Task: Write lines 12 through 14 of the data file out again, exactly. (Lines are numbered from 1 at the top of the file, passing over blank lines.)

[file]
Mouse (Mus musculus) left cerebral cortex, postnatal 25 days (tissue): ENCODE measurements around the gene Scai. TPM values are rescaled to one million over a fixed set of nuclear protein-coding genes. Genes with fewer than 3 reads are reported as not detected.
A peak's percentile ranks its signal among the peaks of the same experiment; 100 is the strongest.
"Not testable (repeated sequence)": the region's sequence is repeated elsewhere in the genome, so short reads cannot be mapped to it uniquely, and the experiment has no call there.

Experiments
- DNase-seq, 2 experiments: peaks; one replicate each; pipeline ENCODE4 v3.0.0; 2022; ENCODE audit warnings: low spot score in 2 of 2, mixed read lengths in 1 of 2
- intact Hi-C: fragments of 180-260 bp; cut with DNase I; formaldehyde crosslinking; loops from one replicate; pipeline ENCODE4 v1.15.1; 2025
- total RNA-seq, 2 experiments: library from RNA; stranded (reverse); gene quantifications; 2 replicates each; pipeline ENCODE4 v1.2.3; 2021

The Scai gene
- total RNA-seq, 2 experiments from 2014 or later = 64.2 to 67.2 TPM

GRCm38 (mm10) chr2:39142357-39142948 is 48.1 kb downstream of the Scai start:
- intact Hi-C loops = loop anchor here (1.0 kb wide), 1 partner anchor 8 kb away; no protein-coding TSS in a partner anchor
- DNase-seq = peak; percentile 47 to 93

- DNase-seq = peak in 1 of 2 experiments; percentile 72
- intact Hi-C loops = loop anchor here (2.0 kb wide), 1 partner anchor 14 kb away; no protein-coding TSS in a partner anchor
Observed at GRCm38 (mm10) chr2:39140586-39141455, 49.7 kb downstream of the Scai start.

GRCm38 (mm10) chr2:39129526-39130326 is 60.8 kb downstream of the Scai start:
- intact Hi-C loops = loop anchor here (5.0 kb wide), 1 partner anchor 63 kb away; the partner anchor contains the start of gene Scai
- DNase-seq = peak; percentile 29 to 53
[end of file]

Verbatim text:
- DNase-seq = peak; percentile 47 to 93

- DNase-seq = peak in 1 of 2 experiments; percentile 72
- intact Hi-C loops = loop anchor here (2.0 kb wide), 1 partner anchor 14 kb away; no protein-coding TSS in a partner anchor